S Prasad

Sep 24, 2012

A good number of public is opposing FDI. I doubt FDI will put their money in India in so much FDI against environment. They will fear for their capital to be safe after deployment in India.



Sep 24, 2012

Why equitymaster says the whole nation was waiting for these reforms? May be some industrialists, politicians and the stock market, but don't generalize that to whole nation. What nation needs is a good effective governance where the hard working, risk taking people are rewarded and not the connected, corrupt. The system is fair and square for all and not benefits only the insiders. The mega corruptions are exposed and the guilty punished and not the crony capitalism is rewarded. That is the real reform, not bending over for foreign investors.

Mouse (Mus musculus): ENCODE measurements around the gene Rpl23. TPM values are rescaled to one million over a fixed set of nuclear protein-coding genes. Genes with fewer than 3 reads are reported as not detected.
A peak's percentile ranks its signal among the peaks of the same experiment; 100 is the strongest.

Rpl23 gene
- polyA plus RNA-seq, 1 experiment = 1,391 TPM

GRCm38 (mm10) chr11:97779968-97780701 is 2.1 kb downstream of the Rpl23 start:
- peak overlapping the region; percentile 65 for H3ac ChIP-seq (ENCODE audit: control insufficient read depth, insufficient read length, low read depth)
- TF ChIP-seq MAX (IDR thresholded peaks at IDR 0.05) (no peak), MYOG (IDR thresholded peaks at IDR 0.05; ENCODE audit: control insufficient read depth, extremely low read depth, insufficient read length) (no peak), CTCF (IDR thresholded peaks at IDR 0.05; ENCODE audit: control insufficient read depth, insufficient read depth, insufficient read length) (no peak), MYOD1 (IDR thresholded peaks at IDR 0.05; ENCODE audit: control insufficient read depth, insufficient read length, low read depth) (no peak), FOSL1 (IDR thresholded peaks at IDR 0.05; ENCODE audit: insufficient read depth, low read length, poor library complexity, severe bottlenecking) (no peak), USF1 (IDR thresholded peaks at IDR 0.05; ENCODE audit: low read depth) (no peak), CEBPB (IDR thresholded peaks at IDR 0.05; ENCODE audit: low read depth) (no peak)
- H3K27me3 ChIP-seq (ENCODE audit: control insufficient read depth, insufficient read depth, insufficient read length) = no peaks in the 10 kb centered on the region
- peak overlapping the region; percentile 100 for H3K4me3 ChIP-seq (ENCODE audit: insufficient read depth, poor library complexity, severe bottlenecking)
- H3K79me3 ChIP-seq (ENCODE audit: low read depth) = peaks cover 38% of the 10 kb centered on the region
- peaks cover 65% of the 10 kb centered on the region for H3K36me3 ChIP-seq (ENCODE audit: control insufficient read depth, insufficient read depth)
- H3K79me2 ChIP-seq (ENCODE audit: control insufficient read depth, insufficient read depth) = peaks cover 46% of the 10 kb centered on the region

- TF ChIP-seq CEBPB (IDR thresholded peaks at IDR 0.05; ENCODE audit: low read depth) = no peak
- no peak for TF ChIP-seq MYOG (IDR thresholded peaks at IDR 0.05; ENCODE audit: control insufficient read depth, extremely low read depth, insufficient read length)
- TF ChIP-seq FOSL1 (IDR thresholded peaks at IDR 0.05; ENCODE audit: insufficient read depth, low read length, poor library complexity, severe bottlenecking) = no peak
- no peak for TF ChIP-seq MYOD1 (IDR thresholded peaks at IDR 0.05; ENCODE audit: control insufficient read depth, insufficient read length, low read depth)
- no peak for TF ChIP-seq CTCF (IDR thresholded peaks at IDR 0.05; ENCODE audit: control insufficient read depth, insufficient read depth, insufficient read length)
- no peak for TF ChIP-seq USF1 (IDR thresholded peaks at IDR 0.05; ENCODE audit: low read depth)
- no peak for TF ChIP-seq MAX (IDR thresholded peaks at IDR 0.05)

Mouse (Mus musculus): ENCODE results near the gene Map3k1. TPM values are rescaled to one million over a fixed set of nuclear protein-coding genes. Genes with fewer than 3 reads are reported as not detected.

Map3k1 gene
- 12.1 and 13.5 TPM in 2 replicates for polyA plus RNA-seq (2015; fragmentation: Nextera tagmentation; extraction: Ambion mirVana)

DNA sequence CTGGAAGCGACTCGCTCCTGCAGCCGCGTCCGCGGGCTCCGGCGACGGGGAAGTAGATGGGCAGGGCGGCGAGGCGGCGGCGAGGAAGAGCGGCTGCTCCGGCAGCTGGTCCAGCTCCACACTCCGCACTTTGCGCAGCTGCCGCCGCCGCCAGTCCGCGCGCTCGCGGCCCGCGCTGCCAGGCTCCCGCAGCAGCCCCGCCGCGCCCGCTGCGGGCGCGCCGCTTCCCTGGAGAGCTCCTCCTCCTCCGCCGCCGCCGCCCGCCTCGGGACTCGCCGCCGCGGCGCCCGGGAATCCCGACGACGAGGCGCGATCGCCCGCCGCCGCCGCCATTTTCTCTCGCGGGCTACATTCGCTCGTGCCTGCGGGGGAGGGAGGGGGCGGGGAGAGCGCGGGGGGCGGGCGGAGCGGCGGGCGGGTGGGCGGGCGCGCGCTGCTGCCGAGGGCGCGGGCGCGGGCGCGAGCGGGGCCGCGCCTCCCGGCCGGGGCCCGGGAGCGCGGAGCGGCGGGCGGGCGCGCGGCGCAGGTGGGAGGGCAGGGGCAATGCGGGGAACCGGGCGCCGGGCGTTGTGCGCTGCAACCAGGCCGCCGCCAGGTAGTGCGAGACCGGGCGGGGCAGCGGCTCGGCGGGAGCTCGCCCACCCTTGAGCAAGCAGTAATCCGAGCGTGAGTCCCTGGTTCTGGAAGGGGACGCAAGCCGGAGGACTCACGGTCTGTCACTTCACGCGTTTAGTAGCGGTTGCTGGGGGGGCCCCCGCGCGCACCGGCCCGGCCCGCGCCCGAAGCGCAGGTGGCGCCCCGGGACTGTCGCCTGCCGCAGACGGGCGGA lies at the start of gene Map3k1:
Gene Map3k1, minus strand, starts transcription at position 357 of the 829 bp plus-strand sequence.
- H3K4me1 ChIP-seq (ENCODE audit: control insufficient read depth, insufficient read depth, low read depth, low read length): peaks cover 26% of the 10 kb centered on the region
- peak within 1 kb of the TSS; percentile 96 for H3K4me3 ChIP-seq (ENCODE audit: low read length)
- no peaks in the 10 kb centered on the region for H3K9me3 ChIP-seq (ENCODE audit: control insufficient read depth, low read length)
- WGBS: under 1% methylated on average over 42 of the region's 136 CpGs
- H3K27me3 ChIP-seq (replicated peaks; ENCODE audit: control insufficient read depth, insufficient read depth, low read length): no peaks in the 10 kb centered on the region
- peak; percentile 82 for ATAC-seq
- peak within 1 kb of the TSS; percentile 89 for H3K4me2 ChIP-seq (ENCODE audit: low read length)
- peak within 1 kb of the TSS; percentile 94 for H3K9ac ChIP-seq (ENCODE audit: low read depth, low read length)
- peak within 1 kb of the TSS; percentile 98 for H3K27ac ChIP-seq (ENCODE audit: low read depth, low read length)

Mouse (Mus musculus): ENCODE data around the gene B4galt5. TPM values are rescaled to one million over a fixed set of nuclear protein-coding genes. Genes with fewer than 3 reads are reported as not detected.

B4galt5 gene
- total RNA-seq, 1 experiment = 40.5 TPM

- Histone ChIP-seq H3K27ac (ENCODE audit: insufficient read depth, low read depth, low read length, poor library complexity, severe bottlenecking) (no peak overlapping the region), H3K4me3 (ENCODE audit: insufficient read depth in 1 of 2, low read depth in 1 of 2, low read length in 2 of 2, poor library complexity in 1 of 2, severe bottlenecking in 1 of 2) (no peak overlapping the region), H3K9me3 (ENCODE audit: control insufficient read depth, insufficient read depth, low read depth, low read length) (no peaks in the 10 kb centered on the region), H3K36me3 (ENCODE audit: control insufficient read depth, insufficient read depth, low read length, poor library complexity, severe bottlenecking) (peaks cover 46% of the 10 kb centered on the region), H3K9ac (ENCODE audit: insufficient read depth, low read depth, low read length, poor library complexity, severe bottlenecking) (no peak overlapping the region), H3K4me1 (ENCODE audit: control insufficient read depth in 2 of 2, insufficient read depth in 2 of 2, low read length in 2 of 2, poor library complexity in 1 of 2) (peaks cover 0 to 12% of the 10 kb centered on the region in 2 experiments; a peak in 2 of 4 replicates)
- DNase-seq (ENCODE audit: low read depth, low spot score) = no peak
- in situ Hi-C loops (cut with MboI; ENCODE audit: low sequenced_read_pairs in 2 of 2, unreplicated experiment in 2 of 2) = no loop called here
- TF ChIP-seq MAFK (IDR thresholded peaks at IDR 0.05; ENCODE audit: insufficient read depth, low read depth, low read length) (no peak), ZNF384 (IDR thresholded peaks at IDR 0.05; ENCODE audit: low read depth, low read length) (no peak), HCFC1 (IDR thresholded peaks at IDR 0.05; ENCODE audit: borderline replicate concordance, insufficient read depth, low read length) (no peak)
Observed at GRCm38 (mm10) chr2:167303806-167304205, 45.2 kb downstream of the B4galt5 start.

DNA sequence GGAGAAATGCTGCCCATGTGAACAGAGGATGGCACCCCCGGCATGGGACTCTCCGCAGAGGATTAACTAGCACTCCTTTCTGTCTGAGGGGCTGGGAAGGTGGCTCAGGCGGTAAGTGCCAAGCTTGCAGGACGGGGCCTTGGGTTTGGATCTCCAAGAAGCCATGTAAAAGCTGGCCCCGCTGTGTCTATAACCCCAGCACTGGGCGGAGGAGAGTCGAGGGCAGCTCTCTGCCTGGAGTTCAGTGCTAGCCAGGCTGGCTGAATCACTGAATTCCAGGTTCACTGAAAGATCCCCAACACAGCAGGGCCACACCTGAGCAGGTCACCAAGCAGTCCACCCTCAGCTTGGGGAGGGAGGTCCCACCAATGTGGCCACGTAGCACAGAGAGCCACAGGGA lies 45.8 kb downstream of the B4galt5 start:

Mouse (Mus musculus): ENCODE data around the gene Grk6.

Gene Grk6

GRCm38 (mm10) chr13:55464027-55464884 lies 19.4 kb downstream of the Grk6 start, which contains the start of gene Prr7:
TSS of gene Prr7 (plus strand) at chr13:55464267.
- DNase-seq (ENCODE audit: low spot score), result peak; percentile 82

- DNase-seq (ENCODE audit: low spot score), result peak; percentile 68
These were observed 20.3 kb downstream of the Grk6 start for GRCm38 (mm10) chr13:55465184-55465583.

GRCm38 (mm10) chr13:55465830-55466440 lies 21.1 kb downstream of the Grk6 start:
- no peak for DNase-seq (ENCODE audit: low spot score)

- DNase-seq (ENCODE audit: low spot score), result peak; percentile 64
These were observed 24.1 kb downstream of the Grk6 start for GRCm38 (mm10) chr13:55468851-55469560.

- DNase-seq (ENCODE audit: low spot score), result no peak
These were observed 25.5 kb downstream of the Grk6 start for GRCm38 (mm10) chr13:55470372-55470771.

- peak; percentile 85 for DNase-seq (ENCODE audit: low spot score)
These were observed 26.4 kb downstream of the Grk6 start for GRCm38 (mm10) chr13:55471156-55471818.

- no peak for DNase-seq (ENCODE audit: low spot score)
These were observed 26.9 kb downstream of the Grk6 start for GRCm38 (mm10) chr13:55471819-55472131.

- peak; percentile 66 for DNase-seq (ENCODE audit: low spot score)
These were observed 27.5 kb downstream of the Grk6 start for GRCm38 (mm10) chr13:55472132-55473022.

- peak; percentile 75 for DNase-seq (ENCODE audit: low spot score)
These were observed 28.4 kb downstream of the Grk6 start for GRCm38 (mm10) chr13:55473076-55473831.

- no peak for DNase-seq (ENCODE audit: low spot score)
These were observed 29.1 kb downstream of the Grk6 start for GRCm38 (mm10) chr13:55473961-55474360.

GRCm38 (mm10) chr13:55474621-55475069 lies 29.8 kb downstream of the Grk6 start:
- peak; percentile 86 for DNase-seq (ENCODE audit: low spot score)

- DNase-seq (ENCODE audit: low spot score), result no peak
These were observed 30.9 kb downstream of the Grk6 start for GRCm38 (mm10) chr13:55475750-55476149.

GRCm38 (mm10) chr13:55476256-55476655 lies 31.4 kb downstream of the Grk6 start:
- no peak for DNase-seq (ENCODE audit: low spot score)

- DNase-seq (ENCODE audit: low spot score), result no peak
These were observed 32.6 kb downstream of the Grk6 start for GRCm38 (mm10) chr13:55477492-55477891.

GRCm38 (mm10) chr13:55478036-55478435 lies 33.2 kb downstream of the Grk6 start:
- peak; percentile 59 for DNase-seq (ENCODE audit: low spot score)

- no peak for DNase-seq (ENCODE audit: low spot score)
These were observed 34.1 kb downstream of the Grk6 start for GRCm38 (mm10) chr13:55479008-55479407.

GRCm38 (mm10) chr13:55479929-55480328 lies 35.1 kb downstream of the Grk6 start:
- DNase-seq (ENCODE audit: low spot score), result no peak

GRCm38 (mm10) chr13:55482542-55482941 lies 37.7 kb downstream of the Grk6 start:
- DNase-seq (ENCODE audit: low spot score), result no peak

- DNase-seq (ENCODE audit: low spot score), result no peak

Vijay Rastogi

Sep 24, 2012

Govt announcements are for purpose of diverting voter attention from scams.FDI also understand this and voters also know this.UPA is wasting public money and we all know it.